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FROM THIS EPISODE

Farewells

This is Diana Nyad for KCRW, and this is The Score.

We begin our farewells this week. Two exceptionally gifted athletes have announced their retirements and this weekend marks the beginning of their swan song performances. That's Reggie Miller, competitor extraordinaire of the Indiana Pacers and cyclist Lance Armstrong who some say has accomplished more than any athlete in the history of all of sport.

By all basketball accounts, the Pacers should be home watching a lot of hoops on television right now, as the Lakers are doing. It was a mediocre year in Indianapolis, with the young studs of the team either injured or out for poor behavior, but at crunch time, 39-year-old dead-eye Reggie found the sweet arc of his youth and the Pacers are the surprise team of the East going into the NBA playoffs this weekend.

Reggie is the King of two aspects of the game I personally admire most. One, he has swished more three-pointers than any player in the history of the game. The three-pointer from way outside, or &quotWay; Downtown" as Marv Albert calls it. Slam dunks are entertaining, fade-away jumpers are acrobatic, the occasional sky hook is artistic. But the long three-pointer takes your breath away. The three-pointer often serves as the sword that punctures and deflates the opponent. Once the ball backspins off his fingers, Reggie does sometimes seem the fencer. The others are muscling to the basket while Reggie takes a slow sweep step backwards and issues the final, fatal long stroke that renders his enemy crushed.

The other thing about Reggie is that he has been with one team for his entire career, the longest record of anybody playing in the NBA today. This is his 18th, and last, season as a Pacer. Superstars make a career of switching teams, chasing both the gold of big markets and the gold rings of championship teams. But Reggie landed in Indiana out of the 1987 draft and, even though he's never won an NBA Championship there, he's made his home--and many friends--in Indianapolis. His Foundation serves fire victims. He makes countless appearances at schools and charity events. He's loyal and to say that's rare these days is an overblown understatement. This weekend marks the beginning of Reggie's last run. For that reason alone, I'm suddenly a Pacers fan.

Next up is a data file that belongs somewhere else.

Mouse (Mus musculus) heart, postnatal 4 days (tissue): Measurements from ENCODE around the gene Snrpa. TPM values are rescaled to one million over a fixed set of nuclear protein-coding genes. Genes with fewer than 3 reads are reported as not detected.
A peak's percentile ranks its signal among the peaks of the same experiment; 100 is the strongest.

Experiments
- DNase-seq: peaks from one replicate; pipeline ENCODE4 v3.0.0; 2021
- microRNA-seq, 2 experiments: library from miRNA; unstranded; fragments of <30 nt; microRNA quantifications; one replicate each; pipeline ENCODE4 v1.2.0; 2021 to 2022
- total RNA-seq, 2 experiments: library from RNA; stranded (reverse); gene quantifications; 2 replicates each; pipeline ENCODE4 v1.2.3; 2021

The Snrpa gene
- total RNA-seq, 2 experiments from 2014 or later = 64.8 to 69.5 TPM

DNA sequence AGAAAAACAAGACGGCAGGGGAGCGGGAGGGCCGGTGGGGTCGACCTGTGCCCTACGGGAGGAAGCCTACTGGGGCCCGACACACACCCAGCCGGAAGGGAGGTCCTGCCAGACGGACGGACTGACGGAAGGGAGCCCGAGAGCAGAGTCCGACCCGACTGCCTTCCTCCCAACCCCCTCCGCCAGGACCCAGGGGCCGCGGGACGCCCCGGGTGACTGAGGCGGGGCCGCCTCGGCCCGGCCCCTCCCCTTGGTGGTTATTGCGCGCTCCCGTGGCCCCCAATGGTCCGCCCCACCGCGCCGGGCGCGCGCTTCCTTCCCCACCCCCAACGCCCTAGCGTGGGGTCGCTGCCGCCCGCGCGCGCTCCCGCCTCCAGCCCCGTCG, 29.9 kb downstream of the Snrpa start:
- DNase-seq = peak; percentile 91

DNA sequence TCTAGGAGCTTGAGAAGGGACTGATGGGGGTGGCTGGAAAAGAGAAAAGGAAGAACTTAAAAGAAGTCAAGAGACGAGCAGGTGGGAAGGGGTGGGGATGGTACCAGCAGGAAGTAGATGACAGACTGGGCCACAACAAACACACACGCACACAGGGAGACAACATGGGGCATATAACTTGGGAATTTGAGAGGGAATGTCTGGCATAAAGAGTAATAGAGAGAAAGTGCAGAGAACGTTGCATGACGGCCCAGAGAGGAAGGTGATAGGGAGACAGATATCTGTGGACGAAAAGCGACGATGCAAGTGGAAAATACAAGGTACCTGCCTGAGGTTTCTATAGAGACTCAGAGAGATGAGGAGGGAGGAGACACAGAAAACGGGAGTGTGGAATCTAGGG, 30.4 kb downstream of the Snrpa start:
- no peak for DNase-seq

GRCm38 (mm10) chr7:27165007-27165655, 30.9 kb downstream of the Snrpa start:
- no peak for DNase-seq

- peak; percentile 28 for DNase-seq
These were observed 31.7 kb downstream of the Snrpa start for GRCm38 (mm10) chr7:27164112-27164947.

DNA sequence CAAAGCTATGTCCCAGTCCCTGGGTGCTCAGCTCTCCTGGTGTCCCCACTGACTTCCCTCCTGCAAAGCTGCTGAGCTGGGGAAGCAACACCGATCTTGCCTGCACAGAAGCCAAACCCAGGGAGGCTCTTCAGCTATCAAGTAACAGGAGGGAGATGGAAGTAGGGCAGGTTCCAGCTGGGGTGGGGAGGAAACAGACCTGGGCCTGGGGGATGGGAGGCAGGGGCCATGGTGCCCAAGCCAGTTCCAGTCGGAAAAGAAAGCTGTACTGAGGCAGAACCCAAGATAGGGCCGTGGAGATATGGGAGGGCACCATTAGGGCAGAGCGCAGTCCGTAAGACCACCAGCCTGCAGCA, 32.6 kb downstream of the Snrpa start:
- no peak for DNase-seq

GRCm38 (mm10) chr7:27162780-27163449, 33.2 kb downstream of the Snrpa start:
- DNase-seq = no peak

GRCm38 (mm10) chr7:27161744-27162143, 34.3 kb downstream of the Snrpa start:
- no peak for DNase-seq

Lance Armstrong has said this week that this summer's Tour de France will be his farewell ride down the Champs Elysees, whether it's his seventh victory or not. The Armstrong personal story is as dramatic as a story gets. Diagnosed with multiple cancers, fights his way to a full recovery, then wins perhaps the toughest endurance race in the world a phenomenal record six times. And now, at 33, he doesn't want to regret not spending the kind of quality time with his children that he was never given by a father. No matter what happens--he wins the Tour again, he doesn't. He stays retired. He longs for the saddle and comes out of retirement. The Lance Armstrong story is golden. Period. But the pure sport side of this hero's story will suffer. Millions of Americans who never heard of a breakaway or drafting or the maillot jaune now have a clue as to one of Europe's most revered sports. If Lance had been a soccer player, stadiums across America would be jammed. During his retirement press conference this week, Lance began sayig &quotAfter; many years in the professional peleton..." and he continued without anybody stopping him to ask what the peleton is. And yet do you think the Tour de France will sweep our front-page headlines once Lance is home in Austin, Texas, driving his kids to swim practice?

Nearly twenty years of mastery from Reggie Miller. Nearly twenty years of superiority from Lance Armstrong. How lucky we are to know in advance that these two extraordinary athletes will say good-bye at the end of these respective seasons. All the sweeter it will be to bear witness to that last high arc swish into the net, that last climb up a steep switchback in the Alps.

This is Diana Nyad for KCRW, and that's The Score.

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